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I would use my hands, rather than my bets, to "polarize my range.

If I wanted to convince people that I will call with any pair, I would show down a 2-2. (Then avoid other low pairs like 3-3 or 4-4).

If I wanted to "represent" any two suited cards, maybe 3-2 or even 6-2 suited. Ditto for "connectors," without the suitedness.

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I can only speak from my personal experience which is based on 4 years of really active playing poker. Once we had a nice player on the table WHO always acts the same, at least I didn't see a difference. It was pretty boring because he always took himself 30 seconds, even if it was an easy fold for him. He stared on the board, head down the same amount of time and didn't show many emotions. He talked to us, but he never took much more or less time than his 30 seconds. Therefor it was sometimes really surprising what he played. I hated to play against him (not only because he took my chips) because it was simply a boring "style". But I tell you, it was pretty hard to detect anything. There is one rule in nearly all big poker books which is something like that :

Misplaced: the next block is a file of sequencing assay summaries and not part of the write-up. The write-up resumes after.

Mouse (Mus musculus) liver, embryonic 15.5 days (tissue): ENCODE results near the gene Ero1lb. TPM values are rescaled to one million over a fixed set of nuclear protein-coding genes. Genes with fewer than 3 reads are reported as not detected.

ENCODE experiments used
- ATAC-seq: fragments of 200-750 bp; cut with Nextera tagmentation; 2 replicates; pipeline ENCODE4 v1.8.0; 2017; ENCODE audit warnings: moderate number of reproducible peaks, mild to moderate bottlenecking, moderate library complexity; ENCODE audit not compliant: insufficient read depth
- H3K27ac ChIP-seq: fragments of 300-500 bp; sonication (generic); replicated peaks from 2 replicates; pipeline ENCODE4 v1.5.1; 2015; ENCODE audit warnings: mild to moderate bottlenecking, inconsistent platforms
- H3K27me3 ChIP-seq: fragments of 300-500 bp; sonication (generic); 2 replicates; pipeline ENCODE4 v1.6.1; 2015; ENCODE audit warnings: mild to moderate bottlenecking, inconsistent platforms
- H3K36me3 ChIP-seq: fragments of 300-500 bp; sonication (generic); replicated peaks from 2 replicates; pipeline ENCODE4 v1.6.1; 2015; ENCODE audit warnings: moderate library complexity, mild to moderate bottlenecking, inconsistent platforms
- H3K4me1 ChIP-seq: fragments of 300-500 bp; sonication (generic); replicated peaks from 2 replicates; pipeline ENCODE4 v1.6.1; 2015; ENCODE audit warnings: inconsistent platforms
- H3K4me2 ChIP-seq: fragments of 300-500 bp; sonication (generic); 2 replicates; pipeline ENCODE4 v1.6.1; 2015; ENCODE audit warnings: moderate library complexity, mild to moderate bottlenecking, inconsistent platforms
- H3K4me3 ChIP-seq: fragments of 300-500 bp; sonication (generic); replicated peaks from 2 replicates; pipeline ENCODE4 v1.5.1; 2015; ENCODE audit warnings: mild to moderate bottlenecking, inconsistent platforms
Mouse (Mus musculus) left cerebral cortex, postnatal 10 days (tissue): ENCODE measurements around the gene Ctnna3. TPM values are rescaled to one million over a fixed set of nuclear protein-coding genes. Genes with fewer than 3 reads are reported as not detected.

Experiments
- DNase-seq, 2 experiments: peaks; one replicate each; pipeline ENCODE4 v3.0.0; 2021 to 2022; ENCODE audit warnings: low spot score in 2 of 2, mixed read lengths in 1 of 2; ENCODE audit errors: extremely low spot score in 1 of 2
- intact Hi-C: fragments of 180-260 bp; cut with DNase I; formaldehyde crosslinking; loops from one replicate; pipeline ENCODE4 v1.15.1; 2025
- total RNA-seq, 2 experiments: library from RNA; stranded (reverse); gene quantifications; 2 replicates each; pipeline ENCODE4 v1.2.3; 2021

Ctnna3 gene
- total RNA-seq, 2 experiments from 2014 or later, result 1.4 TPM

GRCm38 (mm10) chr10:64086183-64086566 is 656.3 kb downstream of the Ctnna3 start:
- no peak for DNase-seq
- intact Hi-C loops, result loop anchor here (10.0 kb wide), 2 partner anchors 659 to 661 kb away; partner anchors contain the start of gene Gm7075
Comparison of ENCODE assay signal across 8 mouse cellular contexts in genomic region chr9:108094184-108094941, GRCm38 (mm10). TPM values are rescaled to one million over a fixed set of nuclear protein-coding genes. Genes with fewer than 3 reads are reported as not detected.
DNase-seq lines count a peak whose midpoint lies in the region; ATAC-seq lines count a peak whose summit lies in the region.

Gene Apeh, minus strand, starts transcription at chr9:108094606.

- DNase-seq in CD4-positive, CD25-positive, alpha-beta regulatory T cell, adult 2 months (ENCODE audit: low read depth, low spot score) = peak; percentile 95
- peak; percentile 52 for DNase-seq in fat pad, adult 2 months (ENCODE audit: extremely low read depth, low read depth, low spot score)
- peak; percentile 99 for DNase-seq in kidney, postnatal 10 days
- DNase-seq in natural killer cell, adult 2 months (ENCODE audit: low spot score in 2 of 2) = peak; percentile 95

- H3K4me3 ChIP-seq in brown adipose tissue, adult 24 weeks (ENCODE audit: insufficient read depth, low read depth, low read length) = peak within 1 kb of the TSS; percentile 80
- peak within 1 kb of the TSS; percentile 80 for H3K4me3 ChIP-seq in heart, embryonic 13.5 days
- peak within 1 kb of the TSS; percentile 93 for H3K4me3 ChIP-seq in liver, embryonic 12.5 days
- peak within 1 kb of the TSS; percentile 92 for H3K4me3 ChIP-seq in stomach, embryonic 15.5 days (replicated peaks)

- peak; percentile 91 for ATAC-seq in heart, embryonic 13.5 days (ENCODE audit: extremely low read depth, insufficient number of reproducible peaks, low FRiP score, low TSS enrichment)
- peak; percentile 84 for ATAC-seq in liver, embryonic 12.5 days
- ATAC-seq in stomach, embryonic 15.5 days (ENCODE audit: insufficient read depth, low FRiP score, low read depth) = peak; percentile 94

Whatever you do, is always used as information. So the less you show, the harder to read you

I hope you understand in my poor english what I want to explain. If you don't have to show your cards, but you do it. The opponent uses this info - since it's more than not showing.